December 5, 2004

1973: The demise of the shotgun wedding

Here's a new Census Bureau graph on the increasing median age of first marriages. Graphs like this are misleading because by starting in 1950, they don't show that the immediate post-War decades were anomalous. Before WWII, the average age of first marriages had been higher, but after the War, the abundance of union jobs paying a living wage to very young men allowed the age of first marriage to hit an all-time low. In general, Europe has been a fairly late marriage civilization (compared to the Chinese or Indians) since pre-Christian times.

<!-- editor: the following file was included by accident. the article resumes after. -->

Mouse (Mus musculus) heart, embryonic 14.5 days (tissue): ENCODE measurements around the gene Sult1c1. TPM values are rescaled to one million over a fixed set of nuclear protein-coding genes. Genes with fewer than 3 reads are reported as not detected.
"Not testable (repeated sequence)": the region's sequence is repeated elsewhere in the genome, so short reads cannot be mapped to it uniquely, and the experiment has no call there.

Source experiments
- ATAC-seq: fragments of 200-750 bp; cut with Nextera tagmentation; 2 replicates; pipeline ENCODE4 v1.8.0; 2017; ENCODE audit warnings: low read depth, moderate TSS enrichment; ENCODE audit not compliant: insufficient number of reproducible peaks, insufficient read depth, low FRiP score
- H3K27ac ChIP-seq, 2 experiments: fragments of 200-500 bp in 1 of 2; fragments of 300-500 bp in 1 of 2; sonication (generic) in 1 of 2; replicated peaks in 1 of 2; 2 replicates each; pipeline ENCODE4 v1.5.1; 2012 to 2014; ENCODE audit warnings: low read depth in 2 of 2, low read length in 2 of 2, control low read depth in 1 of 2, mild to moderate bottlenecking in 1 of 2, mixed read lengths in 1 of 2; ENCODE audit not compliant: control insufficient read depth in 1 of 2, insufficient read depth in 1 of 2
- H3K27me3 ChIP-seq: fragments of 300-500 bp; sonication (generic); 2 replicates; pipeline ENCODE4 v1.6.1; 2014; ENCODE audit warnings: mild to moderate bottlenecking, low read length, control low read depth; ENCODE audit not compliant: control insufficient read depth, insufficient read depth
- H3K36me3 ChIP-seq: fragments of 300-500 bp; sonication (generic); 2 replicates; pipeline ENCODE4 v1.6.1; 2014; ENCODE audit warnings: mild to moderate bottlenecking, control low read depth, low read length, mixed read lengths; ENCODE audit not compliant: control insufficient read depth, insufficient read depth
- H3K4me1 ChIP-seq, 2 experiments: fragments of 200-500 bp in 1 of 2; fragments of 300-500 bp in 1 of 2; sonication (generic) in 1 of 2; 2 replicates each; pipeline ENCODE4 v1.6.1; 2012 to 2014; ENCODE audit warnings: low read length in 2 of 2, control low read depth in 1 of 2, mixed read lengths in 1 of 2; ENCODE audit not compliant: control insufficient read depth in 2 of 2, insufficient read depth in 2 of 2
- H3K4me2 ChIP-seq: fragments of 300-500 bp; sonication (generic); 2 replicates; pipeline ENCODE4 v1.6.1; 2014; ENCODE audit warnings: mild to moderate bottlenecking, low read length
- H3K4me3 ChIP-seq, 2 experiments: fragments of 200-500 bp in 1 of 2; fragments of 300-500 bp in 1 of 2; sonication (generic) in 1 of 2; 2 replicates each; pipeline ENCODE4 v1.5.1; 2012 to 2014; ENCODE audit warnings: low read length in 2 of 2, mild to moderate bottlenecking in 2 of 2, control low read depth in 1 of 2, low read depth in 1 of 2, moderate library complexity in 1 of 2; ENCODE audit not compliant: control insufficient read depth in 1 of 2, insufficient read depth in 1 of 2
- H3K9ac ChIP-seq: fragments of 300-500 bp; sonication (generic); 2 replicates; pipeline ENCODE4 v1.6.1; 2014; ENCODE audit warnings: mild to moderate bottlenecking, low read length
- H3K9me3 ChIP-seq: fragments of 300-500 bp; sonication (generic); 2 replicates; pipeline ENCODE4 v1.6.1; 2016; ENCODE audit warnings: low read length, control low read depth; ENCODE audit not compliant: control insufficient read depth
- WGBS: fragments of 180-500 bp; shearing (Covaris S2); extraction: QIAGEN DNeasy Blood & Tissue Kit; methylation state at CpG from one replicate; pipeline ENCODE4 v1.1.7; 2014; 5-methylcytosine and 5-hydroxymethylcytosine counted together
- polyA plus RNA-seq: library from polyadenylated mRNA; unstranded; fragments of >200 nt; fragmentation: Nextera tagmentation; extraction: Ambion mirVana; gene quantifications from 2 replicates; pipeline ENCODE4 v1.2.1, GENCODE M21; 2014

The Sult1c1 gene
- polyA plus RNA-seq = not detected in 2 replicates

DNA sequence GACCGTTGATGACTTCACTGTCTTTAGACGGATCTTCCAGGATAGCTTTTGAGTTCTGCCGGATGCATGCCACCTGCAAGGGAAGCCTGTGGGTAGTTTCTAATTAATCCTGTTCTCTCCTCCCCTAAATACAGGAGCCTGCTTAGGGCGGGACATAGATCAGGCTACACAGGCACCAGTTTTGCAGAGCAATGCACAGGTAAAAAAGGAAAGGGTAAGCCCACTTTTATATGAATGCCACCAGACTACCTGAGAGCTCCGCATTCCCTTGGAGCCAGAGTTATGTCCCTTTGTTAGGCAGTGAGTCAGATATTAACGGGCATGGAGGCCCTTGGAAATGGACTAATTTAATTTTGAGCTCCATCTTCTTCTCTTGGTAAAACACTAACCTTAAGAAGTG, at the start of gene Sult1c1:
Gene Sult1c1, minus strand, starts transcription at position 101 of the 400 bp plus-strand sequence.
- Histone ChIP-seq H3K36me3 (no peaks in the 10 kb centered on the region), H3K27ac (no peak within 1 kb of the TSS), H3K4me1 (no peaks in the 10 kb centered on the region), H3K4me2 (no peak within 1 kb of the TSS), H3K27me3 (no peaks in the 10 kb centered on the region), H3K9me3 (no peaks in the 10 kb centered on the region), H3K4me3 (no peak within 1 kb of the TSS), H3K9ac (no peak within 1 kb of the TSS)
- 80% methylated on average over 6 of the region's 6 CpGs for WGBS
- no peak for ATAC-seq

The age of first marriage for women crept upward after 1960, perhaps due to increasing levels of higher education for women. But the marriage age for men had stayed right at 23 until about 1973, after which it shot upwards for about two decades before stabilizing at around 27. Indeed, if I had to guess the very day the average age of marriage for men started to rise, I'd put my money on Jan. 22, 1973, the day the Supreme Court legalized abortion in Roe v. Wade.

There's a lot of other evidence that what we think of as The Sexual Revolution of the Sixties didn't actually happen on a mass scale until about 1973. And the likeliest single reason it happened then is Roe v. Wade.

My published articles are archived at -- Steve Sailer

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